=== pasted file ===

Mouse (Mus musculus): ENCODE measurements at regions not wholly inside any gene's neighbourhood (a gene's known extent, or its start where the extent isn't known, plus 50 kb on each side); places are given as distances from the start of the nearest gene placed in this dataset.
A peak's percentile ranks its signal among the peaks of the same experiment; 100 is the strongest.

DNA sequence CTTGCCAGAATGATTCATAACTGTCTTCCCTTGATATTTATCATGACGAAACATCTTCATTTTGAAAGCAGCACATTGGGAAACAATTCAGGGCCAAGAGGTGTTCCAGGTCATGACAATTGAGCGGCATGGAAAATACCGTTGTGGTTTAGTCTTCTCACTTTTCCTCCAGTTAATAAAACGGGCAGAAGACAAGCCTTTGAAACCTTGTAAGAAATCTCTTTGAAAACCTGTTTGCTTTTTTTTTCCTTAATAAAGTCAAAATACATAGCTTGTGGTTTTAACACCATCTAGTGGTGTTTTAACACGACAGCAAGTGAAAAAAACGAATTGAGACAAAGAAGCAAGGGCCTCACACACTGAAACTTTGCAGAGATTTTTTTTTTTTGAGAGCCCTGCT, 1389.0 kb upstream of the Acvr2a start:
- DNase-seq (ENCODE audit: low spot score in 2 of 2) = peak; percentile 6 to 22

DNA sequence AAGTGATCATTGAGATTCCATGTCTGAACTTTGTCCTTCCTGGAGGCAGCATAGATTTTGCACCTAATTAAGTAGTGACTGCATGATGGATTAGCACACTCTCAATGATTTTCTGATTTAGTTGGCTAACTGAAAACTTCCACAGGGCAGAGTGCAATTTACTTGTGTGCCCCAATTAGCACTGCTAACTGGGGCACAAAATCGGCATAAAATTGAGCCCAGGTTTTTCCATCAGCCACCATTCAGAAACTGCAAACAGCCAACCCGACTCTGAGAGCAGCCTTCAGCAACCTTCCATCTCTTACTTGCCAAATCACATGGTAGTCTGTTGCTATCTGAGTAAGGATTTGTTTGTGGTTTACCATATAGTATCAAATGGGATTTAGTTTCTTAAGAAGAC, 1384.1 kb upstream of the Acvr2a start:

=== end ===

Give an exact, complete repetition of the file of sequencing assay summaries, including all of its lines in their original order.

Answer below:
Mouse (Mus musculus): ENCODE measurements at regions not wholly inside any gene's neighbourhood (a gene's known extent, or its start where the extent isn't known, plus 50 kb on each side); places are given as distances from the start of the nearest gene placed in this dataset.
A peak's percentile ranks its signal among the peaks of the same experiment; 100 is the strongest.

DNA sequence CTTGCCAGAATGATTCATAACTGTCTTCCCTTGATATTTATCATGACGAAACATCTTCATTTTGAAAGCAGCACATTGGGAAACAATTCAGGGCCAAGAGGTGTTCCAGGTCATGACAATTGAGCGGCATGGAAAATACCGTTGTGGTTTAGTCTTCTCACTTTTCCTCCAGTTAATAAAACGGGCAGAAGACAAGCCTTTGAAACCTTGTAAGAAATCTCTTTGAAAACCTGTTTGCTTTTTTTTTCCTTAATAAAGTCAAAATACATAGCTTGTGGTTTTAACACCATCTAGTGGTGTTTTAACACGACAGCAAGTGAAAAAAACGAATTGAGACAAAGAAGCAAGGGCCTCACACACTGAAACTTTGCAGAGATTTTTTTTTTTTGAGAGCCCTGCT, 1389.0 kb upstream of the Acvr2a start:
- DNase-seq (ENCODE audit: low spot score in 2 of 2) = peak; percentile 6 to 22

DNA sequence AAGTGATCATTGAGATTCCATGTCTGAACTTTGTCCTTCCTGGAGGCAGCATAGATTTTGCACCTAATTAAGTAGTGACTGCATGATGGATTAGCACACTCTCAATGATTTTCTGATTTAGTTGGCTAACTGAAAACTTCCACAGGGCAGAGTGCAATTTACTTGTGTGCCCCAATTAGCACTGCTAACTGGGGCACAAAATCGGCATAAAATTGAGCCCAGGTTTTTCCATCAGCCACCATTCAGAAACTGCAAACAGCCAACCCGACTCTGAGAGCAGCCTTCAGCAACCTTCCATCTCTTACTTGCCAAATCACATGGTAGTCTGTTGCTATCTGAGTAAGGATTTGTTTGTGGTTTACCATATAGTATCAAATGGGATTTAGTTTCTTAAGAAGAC, 1384.1 kb upstream of the Acvr2a start: